Home > Digital, Mobile, Strategy > Microsoft may be down but are they out?

Microsoft may be down but are they out?

The new mobile wars are about an ecosystem across devices.  Microsoft is obviously not in a great position. I have casually looked at Windows 8 devices the last few days. I am encouraged by what I see. That said, in my house we have 2 iPads, 3 iPhones and 2 Android phones. I will buy a Windows 8 device soon. Probably a laptop/tablet combo. Here are the contenders from a recent Forrester report.

Image representing iPad as depicted in CrunchBase

  • Amazon puts content — and commerce — first. Amazon’s strongest asset is its ability to deliver a rich assortment of content seamlessly to its customers, who are very comfortable with buying from the big retailer on any device, not just those from Amazon. In addition, the company is a powerhouse in cloud computing and provides seamless access to purchased and personal content across any device. Yet Amazon’s device offerings are limited, and its use of a modified variant of the Android platform requires a devoted effort to entice developers to create application versions tuned to that variant. While Amazon has global ambitions, its reach today is much more limited than its competitors; additionally, its method of working with mobile operators challenges its expansion rate.
  • Apple exerts by far the strongest loyalty gravitational pull. Apple’s collective offerings are demonstrably attractive to its customers, anchored most firmly by its most popular product, the iPhone. Consider that, compared with the total US online population, iPhone owners are 156% more likely to own an iPad, 188% more likely to own a Mac, and 235% more likely to own both. Apple has succeeded in providing digital distribution for nearly every major owner of music, video, books, newspapers, and magazines; additionally, while some media companies have publicly complained about Apple’s perceived stranglehold on the market, by and large Apple has helped those companies benefit from digital disruption. Apple customers have warmly embraced the company’s personal cloud services — but these services still have gaps to fill versus, for example, Google Docs.
  • Google touches the greatest number of mobile customers, but its loyalty force is less strong. The company’s Android software has skyrocketed to become the leading smartphone platform, but Android phone owners are not as strongly drawn to other Android devices as is the case for Apple. Online adults in the US who own an Android phone are twice as likely to own an Android tablet than the total US online population — but also 13% more likely to own an iPad.  Google’s range of content partnerships has grown rapidly in the past year. However, its library still falls short of both Apple’s and Amazon’s, and some media companies have shown reluctance to embrace Google as a partner given past collisions such as that between YouTube and Viacom. The company’s greatest strength is in its broad reach via cloud services and its Chrome browser, which is now available on the vast majority of connected devices.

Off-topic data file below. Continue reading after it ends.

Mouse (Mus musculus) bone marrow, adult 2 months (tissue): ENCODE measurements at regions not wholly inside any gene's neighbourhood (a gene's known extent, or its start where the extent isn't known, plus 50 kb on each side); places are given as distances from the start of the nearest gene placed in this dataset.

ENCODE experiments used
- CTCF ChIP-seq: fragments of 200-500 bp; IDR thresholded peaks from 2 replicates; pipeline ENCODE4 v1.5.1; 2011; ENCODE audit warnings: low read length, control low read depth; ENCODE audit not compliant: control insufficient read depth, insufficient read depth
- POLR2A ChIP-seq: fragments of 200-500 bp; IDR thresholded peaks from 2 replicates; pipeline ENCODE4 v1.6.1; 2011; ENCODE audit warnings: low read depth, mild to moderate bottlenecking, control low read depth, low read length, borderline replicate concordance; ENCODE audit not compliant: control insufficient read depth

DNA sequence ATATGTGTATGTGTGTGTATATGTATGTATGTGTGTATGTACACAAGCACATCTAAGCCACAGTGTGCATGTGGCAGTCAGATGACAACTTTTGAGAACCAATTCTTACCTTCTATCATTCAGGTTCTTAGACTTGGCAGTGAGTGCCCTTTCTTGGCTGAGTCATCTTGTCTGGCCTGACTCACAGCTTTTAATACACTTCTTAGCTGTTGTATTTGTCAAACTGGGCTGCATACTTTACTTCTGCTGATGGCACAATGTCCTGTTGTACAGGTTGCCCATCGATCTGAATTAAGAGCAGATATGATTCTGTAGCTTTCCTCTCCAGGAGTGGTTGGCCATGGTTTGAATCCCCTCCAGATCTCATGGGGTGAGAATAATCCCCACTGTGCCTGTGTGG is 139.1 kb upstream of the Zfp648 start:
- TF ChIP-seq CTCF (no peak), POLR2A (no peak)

• Microsoft has the steepest mountain to climb. Microsoft has been singularly unsuccessful in translating its dominance in PCs to the mobile market, in fact suffering from a loss of smartphone market share since the introduction of its revamped Windows Phone 7 OS. The company has no presence so far in the vital tablet market and, as a result, has struggled to attract developers to its mobile platforms. While Microsoft has released a wide range of personal cloud services such as SkyDrive, it has not effectively communicated the value of those services to its customers. Microsoft’s greatest strength in content and media resides on the Xbox, whose connections to other devices powered by the company’s software is nearly invisible. With the release of Windows 8 and Windows Phone 8, Microsoft hopes to translate a common user experience into loyalty across multiple devices — a tall order given its competitors’ positions.
  • Others face a daunting task in building from (almost) scratch. It’s clear that many companies seek to establish a competitive ecosystem. RIM promises that its upcoming OS revamp, BlackBerry 10, and associated devices will revitalize the once-dominant smartphone maker. Samsung, the world leader in phone shipments, has invested in its own bada OS, has a range of content partnerships and its own media store, and has also hedged its bets by joining Intel’s Tizen development effort. Companies like HP, with strong ties to the enterprise, recognize the importance of having a diverse mobile offering, including smartphones. But we consider it highly unlikely that any of these companies can craft and unite all of the requisite components and then lure customers who have already placed their significant investments. Therefore their hope lies in those customers whose assets remain on the table — and there are billions of them.
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